NCHICA (North Carolina Healthcare Information & Communications Alliance) is soliciting abstracts for its annual conference at the Grove Park Inn in Asheville, NC on September 25-28. The Word application form is here and is due February 1.

Former Eclipsys sales SVP Jay Colfer joins Prognosis Health Information Systems as EVP of client solutions. OpenView Venture Partners made an investment in the company last month.

1-11-2011 9-29-06 PM

Butler Health System (PA) says it has personalized patient care by using a location-driven patient flow and communication solution that includes products from Intelligent InSites (RTLS), Ekahau (patient and equipment RFID tags), and Vocera (caregiver voice communications).

The Supreme Court will decide whether states are allowed to ban the sale of prescription data to drug companies. Vermont outlawed the practice, but was sued by data mining companies and drug trade groups because that particular lack of privacy protection makes them billions.

HIStalk links to Epic-related stories provided so many incoming hits to website of The Verona Press that its top stories of 2010 had to be separated into Epic and non-Epic lists. They nicely mentioned HIStalk specifically. Epic articles outdrew other big news stories about deer season, a sausage factory fire, and bear sightings.

E-mail me.

HERtalk by Inga

From Not Sheldon: “Re: Project Shoes. Last night’s Big Bang Theory TV show contained an idea for a smart phone application for a program where you can take pictures of cute shoes, and then learn where to buy them. Of course I thought of you.” I don’t know the TV show, but I love the app! It’s Shazam for Shoes! And speaking of shoes, Mr. H asked me if I wanted Dr. Jayne to provide some surgical shoe covers to help protect my shoe identity at our upcoming sponsor lunch at HIMSS. Of course I turned the idea down flat. I suppose he doesn’t see the sense in lugging a extra pair of shoes to Orlando when the shoes may only be worn an hour. I’m sure plenty of readers understand that sometimes it does make sense to pack six pairs of shoes for three days of travel.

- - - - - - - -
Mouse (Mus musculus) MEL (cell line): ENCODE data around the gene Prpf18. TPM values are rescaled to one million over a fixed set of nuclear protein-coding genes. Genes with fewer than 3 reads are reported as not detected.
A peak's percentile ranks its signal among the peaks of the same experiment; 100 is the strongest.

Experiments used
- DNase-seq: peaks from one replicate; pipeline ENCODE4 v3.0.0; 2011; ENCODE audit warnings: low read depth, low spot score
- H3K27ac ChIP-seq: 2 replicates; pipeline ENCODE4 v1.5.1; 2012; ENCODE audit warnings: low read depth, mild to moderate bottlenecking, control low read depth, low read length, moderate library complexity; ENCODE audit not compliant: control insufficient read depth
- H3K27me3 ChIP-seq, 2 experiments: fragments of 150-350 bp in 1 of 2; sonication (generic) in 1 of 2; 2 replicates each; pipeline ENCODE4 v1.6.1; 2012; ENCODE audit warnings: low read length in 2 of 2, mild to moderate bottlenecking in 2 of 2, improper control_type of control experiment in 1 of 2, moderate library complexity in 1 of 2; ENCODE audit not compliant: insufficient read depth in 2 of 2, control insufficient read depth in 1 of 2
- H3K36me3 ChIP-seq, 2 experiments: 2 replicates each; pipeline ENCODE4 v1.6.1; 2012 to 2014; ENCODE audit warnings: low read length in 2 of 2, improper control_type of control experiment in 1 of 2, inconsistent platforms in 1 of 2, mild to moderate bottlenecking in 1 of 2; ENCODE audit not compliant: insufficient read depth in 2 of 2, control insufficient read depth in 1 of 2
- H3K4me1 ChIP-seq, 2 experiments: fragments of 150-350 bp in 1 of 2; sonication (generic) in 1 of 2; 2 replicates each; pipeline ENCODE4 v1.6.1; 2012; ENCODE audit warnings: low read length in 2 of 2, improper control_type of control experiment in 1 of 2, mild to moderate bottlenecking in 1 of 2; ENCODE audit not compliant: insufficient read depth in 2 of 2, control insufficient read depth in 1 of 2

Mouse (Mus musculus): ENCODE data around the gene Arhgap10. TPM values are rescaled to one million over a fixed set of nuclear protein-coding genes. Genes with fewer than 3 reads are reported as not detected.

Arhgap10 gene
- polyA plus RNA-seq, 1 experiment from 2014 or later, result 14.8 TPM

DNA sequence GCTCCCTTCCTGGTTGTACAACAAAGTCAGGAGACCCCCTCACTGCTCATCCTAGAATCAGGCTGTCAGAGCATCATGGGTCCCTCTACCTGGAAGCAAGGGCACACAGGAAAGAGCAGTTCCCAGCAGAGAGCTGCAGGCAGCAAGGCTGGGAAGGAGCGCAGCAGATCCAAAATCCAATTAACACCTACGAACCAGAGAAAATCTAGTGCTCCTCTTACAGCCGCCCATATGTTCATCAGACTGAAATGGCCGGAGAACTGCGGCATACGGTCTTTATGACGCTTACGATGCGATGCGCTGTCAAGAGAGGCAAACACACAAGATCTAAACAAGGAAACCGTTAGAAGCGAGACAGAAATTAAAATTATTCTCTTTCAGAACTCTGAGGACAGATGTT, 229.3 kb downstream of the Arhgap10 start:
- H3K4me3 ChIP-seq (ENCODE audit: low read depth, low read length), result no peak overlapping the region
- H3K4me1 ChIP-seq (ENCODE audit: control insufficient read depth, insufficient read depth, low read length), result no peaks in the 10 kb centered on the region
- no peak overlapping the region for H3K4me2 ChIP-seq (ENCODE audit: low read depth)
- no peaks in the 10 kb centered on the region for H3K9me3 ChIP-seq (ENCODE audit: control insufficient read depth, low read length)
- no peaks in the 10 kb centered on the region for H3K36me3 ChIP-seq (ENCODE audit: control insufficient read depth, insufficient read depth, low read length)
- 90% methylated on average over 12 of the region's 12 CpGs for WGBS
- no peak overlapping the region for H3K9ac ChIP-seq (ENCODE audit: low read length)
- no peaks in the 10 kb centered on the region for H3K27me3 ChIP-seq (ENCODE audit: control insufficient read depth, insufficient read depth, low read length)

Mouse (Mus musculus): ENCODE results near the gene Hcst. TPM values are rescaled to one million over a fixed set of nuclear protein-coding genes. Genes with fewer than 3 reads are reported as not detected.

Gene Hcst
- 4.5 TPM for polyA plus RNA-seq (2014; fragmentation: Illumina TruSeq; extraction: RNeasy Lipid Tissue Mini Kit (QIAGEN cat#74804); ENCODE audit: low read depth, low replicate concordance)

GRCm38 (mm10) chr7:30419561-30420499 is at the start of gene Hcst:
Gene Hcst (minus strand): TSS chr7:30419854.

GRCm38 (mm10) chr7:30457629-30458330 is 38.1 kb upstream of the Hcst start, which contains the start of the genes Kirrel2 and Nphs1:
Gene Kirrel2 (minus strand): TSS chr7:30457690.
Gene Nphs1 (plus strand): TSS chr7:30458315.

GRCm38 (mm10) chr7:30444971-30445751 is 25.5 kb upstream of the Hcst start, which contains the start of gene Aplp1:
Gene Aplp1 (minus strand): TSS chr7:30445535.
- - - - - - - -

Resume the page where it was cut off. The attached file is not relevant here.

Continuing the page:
Geisinger Health System (PA) will implement NextGate’s patient indexing software to enhance the sharing of clinical data across the organization.

Northeastern Pennsylvania HIE picks Covisint ExchangeLink to provide clinical messaging support for its participating physicians.

southern ohio mc

Southern Ohio Medical Center implements MetaCare IntelliDocs clinical documentation solution.

Keystone HIE (PA) and partner GE Healthcare announce plans to expand the region’s HIE to augment its chronic disease management capabilities. Area health case workers will have access to KeyHIE functionality to retrieve cross-team communications and receive auto-generated notifications of patient encounters.